Are You List Challenged? Seek Help

I’m sad to say that millions of people are suffering from an avoidable and curable disease brought on by their own lack of knowledge and may I say a lack of guts. Yes it’s the heart break of “second-cheapest wine syndrome”, an effort to cover their ignorance about a wine list in front of waiters and friends.

According to a recent survey it is a tactic used by one in four diners to try to give the impression they are making an informed choice from the wine list while avoiding any accusation of being a skinflint. But in reality it disguises the fact they have no idea about what type of wine goes with which food reports the survey of 1,000 restaurant-goers by the cheese brand Castello. (hmmm, What Goes With What)

More than half (56 per cent) will not ask a waiter for advice in case he recommends something expensive, leading to the diner losing face if they do not wish to pay for it. Just over half say that having to choose a wine is stressful, one in four would not know a good wine from a bad one and only a third think they know more about wine than a waiter, which really isn’t the point, what you need to do is seek help with any list over 15 or 20 bottles.

The tricky part is that you must be a judge of human nature. When the server states that…”We’re featuring blender drinks”, I usually try a casual question about a wine list or someone that might be familiar with the wine list. An even safer approach is to check out the restaurant on line before you go or to ask about their wine list when you call for reservations and possibly identify their wine person.

A really safe way to get a bottle in the price range you are considering is identifying one by pointing to it on the list and when the wine person takes a look slide your finger over to the price column, they will either confirm your selection or offer something else in the same range. Also don’t be afraid to just tell the person what you drink with what, remember you are just asking someone to do a job that they like and are suppose to be good at.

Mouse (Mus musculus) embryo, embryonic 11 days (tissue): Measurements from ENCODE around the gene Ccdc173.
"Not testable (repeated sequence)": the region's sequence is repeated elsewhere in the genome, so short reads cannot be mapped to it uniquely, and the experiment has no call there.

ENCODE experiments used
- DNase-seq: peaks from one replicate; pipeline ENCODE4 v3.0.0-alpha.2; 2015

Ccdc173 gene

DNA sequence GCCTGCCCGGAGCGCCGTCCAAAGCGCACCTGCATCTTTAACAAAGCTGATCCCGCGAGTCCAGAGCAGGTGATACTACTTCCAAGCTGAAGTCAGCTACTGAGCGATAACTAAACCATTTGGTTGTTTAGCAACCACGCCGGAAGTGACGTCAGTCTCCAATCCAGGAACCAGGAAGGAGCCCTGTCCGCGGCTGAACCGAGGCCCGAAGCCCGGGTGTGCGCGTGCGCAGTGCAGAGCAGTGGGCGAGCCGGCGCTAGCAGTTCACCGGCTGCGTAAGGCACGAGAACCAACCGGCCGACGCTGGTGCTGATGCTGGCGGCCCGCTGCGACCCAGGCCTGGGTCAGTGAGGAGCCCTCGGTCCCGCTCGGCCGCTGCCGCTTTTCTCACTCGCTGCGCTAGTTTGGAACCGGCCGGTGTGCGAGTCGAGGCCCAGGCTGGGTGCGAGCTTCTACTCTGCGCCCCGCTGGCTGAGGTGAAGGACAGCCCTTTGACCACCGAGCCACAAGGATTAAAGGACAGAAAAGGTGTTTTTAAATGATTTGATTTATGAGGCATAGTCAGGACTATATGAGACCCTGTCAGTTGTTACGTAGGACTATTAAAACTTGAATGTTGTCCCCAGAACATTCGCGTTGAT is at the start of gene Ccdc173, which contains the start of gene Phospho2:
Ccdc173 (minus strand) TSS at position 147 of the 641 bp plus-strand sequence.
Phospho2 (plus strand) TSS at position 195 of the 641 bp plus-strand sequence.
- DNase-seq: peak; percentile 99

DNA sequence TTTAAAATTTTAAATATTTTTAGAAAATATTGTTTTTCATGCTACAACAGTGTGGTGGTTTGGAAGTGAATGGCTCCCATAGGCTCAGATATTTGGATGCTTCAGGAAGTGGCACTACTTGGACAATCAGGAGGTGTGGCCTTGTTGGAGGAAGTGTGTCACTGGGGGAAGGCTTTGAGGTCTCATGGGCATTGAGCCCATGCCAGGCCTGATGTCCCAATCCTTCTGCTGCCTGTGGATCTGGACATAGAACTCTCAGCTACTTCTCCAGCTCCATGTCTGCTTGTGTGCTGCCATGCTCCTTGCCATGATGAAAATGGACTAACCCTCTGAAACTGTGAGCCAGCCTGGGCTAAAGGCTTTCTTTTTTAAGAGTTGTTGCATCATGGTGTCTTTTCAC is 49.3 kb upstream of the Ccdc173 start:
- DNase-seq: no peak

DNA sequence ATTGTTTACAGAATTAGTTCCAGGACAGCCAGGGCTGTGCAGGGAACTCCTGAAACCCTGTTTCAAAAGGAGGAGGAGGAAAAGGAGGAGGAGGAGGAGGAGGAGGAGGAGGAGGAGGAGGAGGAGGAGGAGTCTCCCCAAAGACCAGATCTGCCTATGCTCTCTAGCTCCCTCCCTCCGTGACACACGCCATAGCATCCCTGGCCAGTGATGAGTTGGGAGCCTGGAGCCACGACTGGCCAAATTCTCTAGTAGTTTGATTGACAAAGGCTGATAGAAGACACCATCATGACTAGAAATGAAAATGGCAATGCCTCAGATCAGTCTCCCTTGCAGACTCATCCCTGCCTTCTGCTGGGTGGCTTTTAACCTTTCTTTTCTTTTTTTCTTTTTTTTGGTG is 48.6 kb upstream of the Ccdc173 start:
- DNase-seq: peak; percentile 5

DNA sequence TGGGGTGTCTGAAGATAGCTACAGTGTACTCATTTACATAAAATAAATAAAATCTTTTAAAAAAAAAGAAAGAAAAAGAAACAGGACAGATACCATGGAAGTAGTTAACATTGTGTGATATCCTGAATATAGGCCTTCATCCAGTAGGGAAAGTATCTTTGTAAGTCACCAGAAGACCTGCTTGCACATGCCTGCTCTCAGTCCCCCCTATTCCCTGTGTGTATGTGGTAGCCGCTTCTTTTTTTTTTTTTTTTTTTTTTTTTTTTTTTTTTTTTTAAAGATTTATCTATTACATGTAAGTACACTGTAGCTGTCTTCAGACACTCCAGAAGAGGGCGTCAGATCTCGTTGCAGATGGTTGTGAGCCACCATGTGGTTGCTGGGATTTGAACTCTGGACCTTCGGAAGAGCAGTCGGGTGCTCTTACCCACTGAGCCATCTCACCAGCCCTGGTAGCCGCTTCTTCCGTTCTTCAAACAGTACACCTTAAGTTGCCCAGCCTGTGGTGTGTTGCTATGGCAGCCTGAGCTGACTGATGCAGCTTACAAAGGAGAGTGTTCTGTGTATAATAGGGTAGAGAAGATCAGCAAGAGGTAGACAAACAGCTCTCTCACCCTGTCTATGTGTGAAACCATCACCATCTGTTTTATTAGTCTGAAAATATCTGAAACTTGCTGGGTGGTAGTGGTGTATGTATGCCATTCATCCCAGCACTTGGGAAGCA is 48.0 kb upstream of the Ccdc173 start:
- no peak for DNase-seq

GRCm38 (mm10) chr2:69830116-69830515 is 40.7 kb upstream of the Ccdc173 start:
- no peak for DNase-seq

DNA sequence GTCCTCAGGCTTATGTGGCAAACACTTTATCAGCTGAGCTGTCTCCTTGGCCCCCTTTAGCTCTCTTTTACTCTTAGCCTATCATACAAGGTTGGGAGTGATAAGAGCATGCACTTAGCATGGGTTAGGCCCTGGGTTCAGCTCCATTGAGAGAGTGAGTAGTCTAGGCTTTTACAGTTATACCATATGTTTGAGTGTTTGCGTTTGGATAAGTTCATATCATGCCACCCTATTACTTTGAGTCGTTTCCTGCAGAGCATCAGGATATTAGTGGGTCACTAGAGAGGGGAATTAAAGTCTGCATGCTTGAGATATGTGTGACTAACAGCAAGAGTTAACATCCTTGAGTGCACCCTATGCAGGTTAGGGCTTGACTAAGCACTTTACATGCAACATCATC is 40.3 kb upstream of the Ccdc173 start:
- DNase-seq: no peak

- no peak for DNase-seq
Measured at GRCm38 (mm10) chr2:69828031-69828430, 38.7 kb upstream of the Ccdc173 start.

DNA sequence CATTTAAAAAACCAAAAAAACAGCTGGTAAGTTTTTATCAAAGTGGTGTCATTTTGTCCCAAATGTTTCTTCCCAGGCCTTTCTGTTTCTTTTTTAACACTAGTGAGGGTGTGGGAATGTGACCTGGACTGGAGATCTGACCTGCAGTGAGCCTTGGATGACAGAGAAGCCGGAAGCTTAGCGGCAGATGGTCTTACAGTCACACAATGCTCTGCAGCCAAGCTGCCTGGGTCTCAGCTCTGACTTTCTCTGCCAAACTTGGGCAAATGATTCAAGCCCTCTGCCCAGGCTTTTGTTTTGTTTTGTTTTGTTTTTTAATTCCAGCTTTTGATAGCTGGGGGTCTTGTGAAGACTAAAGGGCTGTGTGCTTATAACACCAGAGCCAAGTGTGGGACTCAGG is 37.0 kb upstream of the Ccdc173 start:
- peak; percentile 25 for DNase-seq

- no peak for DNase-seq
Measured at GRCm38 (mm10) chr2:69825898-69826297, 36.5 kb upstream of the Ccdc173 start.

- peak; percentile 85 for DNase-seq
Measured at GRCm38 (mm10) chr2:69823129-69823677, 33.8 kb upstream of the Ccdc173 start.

My good example of this took place at the Vivere restaurant in the Italian Village complex in the heart of Chicago’s loop. They pride themselves on a Wine Spectator Grand Award 1,000 bottle list featuring a fabulous Italian selection yet Fred, their long-serving wine captain, brings a California Pinot Noir for the duck pasta. When questioned he says simply, “It will go great with the food.” He was right.

So help fight SCWS and ask for help – especially if the response to your inquiry is “We’ve got red and white”.

That’s my whine and I could be wrong.

Let me know about your wine list experiences at

Woody’s Finds


Here’s a wine list from a recent tasting class that I hosted

Great little party wine and good for the porch this summer

A. ’NV Korbel Brut Rose’ Sparkling
Origin: California
Grape varieties: Pinot Noir, Chenin Blanc, French Colombard
Rating NA 12.5% alcohol $10

A serious Rose’ for grilled Salmon and chicken

B. ’04 Roderer Estate Rose’
Origin: Anderson Valley, CA.
Grape varieties: a blend of 60% Pinot Noir and 40% Chardonnay.
Rating 89 – 12% alcohol $35

A pleasant, average SB

C. ’06 Joel Gott Sauvignon Blanc
Origin: CA.
Grape varieties: Sauvignon Blanc
Rating 88 – 13.6% alcohol $12

A real treat, rich and flavorful

D. ’05 Voss Sauvignon Blanc
Origin: Napa
Grape varieties: Sauvignon Blanc
Rating 91 – 12.5% alcohol $ 14.00

You get a decent product here but nothing more than wine in your glass

F. ’06 Fetzer Chardonnay Valley Oaks
Origin: California
Grape variety: 98% Chardonnay
Rating “best buy” – 13.5 % alcohol $7.00

Wine with fruit taste and no oak, what a concept

G. ’06 Four Vines Naked Chardonnay
Origin: Santa Barbara
Grape variety: Chardonnay
Rating 89 – 13.4 % alcohol $9.50

Rather nice wine from a steady producer

H. ’05 Chalk Hill Chardonnay
Origin: Santa Barbara
Grape variety: 100% Chardonnay
Rating 95 – 13.5 % alcohol $18

Nice drinking for the price

I ’06 Smoking Loon Pinot Noir
Origin: California
Grape variety: Pinot Noir
Rating 86 – 13.5 % alcohol $7.00

Good everyday Merlot

K ’05 Hahn Merlot
Origin: Monterey County
Grape varieties: 78% Merlot, 15% Petit Verdot, 7% Cabernet Sauvignon
Rating 88 – 13.5% alcohol $11

Quite a glass of wine, really good stuff

L. ’02 Robert Sinskey Merlot
Origin: Napa
Grape varieties: Merlot
Rating 91 – ?13.8% alcohol $26

One of my featured recipe wines, I like this

M. ’05 Sebastiani Cabernet
Origin: Sonoma
Grape variety: Cabernet Sauvignon blended with small amounts of Merlot, Cabernet Franc, Petit Verdot, Malbec and Petite Syrah
Rating 88 – 13.5 % alcohol $$12.99

Entry level wine of the Rosenblum line but great for everyday

O. NV Rosenblum Vintners’ Cuvee XXIX
Origin: California
Grape varieties: Zinfandel
Rating 87 – 14.8% alcohol $$9.00

Top end of the Ravenswood line and quite a wine

P. ’05 Ravenswood Belloni
Origin: Russian River
Grape varieties: Zinfandel, Carignane, Alicante Bouschet, and Petite Syrah
Rating 91 – 14.8% alcohol $28.00